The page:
Solutions for Chapter 21.8: The Gabriel Synthesis of Primary Alkylamines
Full solutions for Organic Chemistry, | 9th Edition
Hydrocarbons containing one or more carbon–carbon double bonds. (Section 24.2)
An !OR group where R is an alkyl group
A class of colored compounds that are formed via azo coupling.
basic oxide (basic anhydride)
An oxide that either reacts with water to form a base or reacts with an acid to form a salt and water. (Section 22.5)
The area of chemistry concerned with the speeds, or rates, at which chemical reactions occur. (13.1)
Reduction of the C"O group of an aldehyde or ketone to a CH2 group using Zn(Hg) and HCl
The breakdown of a compound into two or more components. (4.4)
deoxyribonucleic acid (DNA)
A polynucleotide in which the sugar component is deoxyribose. (Section 24.10)
A carbohydrate containing two monosaccharide units joined by a glycosidic bond.
The expression that describes the relationship among the concentrations (or partial pressures) of the substances present in a system at equilibrium. The numerator is obtained by multiplying the concentrations of the substances on the product side of the equation, each raised to a power equal to its coefficient in the chemical equation. The denominator similarly contains the concentrations of the substances on the reactant side of the equation. (Section 15.2)
Proteins that consist of linear chains that are bundled together.
A reaction in which the reaction rate is proportional to the concentration of a single reactant, raised to the first power. (Section 14.4)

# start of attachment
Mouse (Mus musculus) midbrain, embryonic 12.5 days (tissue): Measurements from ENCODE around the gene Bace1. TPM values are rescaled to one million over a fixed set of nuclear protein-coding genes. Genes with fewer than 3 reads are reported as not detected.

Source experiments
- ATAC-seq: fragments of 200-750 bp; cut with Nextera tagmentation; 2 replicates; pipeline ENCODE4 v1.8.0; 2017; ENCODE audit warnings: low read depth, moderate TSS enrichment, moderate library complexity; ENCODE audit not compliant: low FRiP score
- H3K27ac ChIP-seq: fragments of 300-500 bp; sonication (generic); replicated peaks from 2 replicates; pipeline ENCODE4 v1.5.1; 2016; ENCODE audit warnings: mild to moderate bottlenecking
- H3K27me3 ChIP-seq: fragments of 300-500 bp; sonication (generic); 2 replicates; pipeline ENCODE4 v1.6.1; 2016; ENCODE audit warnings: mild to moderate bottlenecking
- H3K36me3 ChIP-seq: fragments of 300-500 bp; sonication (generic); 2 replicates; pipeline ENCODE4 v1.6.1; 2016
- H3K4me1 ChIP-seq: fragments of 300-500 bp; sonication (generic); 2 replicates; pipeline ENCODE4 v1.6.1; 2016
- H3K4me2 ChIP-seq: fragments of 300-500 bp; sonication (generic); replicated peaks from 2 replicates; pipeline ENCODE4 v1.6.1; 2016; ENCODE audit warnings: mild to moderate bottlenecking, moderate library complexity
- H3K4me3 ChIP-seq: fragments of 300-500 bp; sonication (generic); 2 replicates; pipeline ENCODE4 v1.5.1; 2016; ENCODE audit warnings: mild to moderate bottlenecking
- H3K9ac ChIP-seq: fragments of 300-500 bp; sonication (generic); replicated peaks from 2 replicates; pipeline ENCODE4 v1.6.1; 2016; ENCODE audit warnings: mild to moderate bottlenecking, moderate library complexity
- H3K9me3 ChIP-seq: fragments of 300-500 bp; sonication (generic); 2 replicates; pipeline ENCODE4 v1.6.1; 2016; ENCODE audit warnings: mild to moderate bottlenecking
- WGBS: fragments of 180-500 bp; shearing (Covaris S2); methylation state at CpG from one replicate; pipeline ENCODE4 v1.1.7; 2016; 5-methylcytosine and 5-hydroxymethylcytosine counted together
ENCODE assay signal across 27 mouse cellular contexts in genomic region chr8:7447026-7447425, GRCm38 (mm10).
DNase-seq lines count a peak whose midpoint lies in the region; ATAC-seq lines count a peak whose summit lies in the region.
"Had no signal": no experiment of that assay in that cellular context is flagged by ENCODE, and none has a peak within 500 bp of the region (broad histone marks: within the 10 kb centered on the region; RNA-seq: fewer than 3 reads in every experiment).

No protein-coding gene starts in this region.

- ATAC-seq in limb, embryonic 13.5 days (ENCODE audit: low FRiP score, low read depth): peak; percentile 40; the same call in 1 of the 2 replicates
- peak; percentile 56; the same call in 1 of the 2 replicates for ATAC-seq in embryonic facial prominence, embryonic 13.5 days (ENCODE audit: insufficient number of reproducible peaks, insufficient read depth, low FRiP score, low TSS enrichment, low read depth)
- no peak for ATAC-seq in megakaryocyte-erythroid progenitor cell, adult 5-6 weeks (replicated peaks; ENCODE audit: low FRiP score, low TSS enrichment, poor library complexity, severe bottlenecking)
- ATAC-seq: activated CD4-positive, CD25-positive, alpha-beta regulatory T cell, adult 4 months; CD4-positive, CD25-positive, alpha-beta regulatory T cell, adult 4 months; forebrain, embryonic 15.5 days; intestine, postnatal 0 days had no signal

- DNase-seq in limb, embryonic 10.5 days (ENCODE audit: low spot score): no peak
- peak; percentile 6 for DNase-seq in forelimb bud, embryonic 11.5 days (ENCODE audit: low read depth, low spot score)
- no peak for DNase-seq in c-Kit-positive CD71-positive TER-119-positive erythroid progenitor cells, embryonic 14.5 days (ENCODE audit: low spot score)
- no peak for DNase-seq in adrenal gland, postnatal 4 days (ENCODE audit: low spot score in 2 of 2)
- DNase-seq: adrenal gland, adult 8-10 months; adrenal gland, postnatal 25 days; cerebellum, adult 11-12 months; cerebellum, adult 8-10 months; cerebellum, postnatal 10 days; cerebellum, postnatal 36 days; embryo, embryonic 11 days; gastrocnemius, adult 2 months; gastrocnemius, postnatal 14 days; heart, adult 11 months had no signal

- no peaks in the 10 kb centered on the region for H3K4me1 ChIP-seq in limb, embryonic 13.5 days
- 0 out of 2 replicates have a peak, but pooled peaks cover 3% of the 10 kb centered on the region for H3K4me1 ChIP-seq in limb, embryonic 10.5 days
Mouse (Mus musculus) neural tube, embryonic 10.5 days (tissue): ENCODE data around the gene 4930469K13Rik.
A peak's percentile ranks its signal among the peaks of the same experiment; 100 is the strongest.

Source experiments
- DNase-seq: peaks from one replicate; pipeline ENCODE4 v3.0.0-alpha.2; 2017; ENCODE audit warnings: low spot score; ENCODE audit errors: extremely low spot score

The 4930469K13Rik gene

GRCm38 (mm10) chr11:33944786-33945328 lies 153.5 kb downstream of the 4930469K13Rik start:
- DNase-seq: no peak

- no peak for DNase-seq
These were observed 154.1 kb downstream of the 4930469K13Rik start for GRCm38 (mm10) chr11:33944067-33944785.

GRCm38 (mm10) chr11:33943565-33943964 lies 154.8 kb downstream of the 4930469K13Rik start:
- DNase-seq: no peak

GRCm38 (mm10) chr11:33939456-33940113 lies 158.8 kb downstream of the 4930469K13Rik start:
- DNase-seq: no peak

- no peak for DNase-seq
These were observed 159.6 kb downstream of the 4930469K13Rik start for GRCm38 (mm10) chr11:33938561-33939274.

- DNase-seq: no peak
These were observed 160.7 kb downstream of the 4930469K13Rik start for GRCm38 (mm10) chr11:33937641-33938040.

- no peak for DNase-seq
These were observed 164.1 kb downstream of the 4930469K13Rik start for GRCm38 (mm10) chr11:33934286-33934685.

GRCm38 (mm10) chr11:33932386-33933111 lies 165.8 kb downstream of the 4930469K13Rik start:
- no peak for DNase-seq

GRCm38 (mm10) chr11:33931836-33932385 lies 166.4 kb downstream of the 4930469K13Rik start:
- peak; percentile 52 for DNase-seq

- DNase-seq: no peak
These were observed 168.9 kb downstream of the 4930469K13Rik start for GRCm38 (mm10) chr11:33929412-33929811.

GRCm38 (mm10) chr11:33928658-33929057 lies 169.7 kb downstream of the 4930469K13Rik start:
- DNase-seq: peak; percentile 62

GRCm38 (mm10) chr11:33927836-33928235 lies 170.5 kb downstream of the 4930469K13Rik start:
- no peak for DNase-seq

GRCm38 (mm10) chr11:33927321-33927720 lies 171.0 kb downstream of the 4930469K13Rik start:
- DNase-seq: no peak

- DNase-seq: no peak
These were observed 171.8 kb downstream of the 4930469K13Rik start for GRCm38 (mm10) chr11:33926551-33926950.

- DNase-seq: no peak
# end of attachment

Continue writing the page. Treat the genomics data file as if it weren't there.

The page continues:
The splitting of a large nucleus into two smaller ones. (Section 21.6)
The number of times per second that one complete wavelength passes a given point. (Section 6.1)
A vacancy in the valence band of a semiconductor, created by doping. (Section 12.7)
A type of carbocation rearrangement that involves the migration of a hydride ion (H-).
S (Section 3.3
From the Latin, sinister, left; used in the R,S convention to show that the order of priority of groups on a chiral center is counterclockwise
second law of thermodynamics
A statement of our experience that there is a direction to the way events occur in nature. When a process occurs spontaneously in one direction, it is nonspontaneous in the reverse direction. It is possible to state the second law in many different forms, but they all relate back to the same idea about spontaneity. One of the most common statements found in chemical contexts is that in any spontaneous process the entropy of the universe increases. (Section 19.2)
The clustering of solvent molecules around a solute particle. (Section 13.1)
A conformation in which a hydrogen atom and a leaving group are separated by a dihedral angle of exactly 0°.
Having trouble accessing your account? Let us help you, contact support at +1(510) 944-1054 or firstname.lastname@example.org
Forgot password? Reset it here